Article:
Mailbox Manager Policy’s in Exchange 2003

 

Mailbox Management policies can be used through an Exchange Environment to manage the content of users folders.  For instance, you can set a policy to permanently delete all items in a users deleted items folder, older than 30 days, and over 1 MB in size.  What’s the benefit of this?  It allows you, as an administrator, to keep your system in check, and prevent users from storing 90 percent of their mailbox in their deleted items folders.

Okay so where is the downside?  I don’t want to say getting them to work, as starting the policies are very easy, but maintaining them can be a different story.  Their behavior, and application are not always so straightforward.  Let’s start with their theoretical application, and then go into troubleshooting their actual application.

Their are two types of Recipient Policies in Exchange 2003, E-Mail Address Policies, and Mailbox Management Policies.  E-Mail policies are used to define an email domain that the Exchange environment is allowed to accept email for, if it’s authoritative for it or not, and how to assign various email address policies to end users. 

ScreenHunter_01 Dec. 20 22.34

Here, this policy applies the @ponzeka.selfip.com email suffix as the primary, and the @ponzeka.test as an additional alias.  We can filter this out to certain users, to have their addresses applied successfully. 

Mailbox Management Policies are used to control content in users folders.  You can specify what to do, for a group of folders, based on age and size of the items. 

ScreenHunter_04 Dec. 20 22.39

In this policy, we have set the policy to move any item over 1 MB and over 30 days to the deleted items folder for all items except the Inbox, which we have set a tighter schedule of anything over 10 days.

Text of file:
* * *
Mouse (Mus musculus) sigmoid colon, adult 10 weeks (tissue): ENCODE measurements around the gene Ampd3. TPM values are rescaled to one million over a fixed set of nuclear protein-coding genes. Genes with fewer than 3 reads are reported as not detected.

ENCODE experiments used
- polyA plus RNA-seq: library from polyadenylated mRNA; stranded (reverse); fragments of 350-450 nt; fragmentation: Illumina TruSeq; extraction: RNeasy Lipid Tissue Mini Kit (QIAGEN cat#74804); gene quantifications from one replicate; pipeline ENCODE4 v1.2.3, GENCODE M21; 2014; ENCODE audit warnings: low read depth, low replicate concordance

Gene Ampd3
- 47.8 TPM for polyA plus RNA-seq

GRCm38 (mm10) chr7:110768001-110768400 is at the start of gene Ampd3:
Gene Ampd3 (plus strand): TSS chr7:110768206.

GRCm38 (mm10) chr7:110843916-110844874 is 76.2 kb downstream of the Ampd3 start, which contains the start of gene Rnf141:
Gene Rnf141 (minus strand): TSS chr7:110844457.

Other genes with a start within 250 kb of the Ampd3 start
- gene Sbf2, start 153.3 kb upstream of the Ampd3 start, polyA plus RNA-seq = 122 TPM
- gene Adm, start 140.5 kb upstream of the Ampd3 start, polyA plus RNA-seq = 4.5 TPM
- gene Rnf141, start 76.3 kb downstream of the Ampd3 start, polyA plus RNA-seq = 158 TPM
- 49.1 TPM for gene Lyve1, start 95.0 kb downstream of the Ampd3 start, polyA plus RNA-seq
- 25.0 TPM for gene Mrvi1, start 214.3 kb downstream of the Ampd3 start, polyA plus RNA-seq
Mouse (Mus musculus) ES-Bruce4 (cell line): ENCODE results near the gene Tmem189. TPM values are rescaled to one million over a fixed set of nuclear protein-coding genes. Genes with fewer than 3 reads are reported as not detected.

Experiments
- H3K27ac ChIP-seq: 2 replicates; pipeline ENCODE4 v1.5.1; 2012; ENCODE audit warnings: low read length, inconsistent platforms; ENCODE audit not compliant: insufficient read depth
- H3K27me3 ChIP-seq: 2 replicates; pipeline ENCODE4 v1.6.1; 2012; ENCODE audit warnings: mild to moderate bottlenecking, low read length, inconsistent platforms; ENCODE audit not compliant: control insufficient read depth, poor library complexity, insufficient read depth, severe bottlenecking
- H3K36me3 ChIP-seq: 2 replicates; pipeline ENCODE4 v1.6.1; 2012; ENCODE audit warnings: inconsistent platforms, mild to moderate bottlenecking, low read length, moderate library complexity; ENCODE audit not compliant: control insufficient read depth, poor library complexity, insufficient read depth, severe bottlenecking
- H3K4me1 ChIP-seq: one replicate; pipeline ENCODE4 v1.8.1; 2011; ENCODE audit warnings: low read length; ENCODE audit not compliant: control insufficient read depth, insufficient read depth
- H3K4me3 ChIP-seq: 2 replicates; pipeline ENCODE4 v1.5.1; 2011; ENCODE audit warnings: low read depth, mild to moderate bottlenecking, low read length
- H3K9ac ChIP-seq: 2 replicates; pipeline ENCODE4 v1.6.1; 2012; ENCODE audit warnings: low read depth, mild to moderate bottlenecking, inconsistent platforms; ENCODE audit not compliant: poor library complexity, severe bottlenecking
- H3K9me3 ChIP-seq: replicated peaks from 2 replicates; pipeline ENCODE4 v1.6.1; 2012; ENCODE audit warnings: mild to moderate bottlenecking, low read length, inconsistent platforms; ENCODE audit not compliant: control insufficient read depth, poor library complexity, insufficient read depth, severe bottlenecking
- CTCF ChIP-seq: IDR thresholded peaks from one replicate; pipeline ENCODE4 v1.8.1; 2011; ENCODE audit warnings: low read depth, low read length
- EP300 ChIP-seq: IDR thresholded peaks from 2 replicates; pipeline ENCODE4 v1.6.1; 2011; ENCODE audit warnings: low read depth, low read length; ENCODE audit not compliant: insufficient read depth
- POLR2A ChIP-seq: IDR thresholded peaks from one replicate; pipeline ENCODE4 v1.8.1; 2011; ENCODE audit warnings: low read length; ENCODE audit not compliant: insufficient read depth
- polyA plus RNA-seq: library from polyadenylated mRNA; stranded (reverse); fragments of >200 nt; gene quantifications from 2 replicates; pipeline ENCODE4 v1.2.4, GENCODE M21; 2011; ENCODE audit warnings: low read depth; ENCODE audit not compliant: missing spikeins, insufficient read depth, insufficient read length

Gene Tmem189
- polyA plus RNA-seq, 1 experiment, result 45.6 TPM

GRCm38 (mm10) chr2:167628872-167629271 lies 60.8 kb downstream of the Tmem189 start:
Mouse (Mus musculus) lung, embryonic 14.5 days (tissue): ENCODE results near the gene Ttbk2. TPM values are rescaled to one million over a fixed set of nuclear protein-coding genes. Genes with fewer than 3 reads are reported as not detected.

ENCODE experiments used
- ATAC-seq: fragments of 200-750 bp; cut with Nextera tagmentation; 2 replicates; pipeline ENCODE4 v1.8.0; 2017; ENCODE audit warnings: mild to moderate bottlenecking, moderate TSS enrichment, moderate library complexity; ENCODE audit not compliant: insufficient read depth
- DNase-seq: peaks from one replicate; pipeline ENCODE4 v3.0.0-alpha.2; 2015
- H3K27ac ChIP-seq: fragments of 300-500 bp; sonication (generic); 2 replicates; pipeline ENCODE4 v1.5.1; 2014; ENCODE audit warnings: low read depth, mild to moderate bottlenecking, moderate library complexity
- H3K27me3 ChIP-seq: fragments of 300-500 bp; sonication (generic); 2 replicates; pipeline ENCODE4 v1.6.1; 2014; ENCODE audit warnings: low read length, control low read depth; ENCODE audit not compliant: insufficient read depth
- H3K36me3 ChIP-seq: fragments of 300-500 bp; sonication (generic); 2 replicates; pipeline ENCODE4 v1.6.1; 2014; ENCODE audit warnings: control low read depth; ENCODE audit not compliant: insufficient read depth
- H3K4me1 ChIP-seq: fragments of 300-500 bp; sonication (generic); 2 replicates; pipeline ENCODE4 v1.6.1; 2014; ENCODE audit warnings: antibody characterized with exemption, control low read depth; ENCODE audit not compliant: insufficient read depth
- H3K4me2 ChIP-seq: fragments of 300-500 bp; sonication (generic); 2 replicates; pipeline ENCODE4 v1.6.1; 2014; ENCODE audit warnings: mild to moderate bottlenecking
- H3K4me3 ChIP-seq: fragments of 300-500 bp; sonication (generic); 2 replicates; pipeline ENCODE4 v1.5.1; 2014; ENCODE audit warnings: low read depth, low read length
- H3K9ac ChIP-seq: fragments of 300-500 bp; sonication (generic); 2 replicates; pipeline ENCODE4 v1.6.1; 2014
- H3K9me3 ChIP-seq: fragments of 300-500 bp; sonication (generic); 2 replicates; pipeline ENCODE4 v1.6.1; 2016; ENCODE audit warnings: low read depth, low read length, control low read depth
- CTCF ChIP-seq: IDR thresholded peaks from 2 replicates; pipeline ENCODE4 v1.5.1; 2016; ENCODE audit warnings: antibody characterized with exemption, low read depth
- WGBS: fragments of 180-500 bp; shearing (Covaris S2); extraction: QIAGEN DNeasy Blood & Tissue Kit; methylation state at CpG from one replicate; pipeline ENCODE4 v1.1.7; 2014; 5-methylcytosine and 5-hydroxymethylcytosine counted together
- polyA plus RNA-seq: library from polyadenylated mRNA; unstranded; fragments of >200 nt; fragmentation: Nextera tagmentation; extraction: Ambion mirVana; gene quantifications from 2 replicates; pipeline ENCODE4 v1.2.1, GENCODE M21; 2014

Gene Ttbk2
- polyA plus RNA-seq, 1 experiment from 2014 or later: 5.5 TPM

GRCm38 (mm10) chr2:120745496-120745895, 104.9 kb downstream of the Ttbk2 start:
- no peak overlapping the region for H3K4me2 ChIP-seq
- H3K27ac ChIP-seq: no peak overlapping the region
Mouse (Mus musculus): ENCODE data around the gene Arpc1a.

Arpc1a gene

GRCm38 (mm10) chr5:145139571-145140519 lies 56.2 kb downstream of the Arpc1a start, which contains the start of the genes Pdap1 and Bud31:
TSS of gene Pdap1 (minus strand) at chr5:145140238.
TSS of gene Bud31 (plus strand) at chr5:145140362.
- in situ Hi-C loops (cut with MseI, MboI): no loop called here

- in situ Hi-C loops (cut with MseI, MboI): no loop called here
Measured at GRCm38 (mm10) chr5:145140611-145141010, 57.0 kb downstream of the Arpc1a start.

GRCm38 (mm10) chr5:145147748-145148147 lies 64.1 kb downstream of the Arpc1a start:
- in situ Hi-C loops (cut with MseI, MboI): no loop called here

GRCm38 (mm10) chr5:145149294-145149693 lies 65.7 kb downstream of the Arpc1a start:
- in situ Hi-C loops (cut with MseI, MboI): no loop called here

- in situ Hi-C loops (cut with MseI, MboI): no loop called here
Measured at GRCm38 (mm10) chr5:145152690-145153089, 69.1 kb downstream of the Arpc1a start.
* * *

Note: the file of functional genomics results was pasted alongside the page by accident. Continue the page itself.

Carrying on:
So now we know what both do.  We should also know this, each user or mailbox can have only ONE of each type of policy apply to them at a time.  This means, once the system finds an email address policy, it stops processing any others, and the same for mailbox management policies.  You can control how each policy applies to each user through filtering who the respective policy applies to, and the priority in which they are applied, the lowest value number has the highest priority, so 1 goes first, then 2 and so on.

This is usually the biggest troubleshooting steps administrators have, is that some rogue policy is applying.  Well, how do you figure it out?  It some cases it can be easy, where a policy that does a specific task, such as delete all email in all folders over 1 day old applies, then you can easily track it down (along with performing a couple of restores from backup!).  But in a big environment it can be much more difficult. 

We are going to use two tools to troubleshoot the application of mailbox management policies, ADSIEDIT and LDP, both of which are available with the Windows 2003 Support Tool Pack. 

Let me tell you the premise.  We are going to check a user, to see which policies he has applied to him/her, which will be represented by the policies object GUID or global unique identifier.  Then we are going to determine the GUID of the policy itself, and see if it applies or not. 

So, lets drill down to our user in ADSIEDIT.  We will be expanding the Domain Partition, finding our user (the layout matches that of Active Directory Users and Computers, as this is literally what Active Directory Users and Computers uses), and right click him/her, in our case the user is John Smith.

ScreenHunter_05 Dec. 20 22.53

Now, we want to scroll down until we find the attribute msExchPoliciesIncluded

ScreenHunter_06 Dec. 20 22.54

Edit the default string:

ScreenHunter_07 Dec. 20 22.55 ScreenHunter_08 Dec. 20 22.56

If you notice in the two screen shots, there is two lines.  Each line has a beginning GUID, a comma, and then a second GUID.  Well, that would mean there was 4 policies applied, did I just lie to you?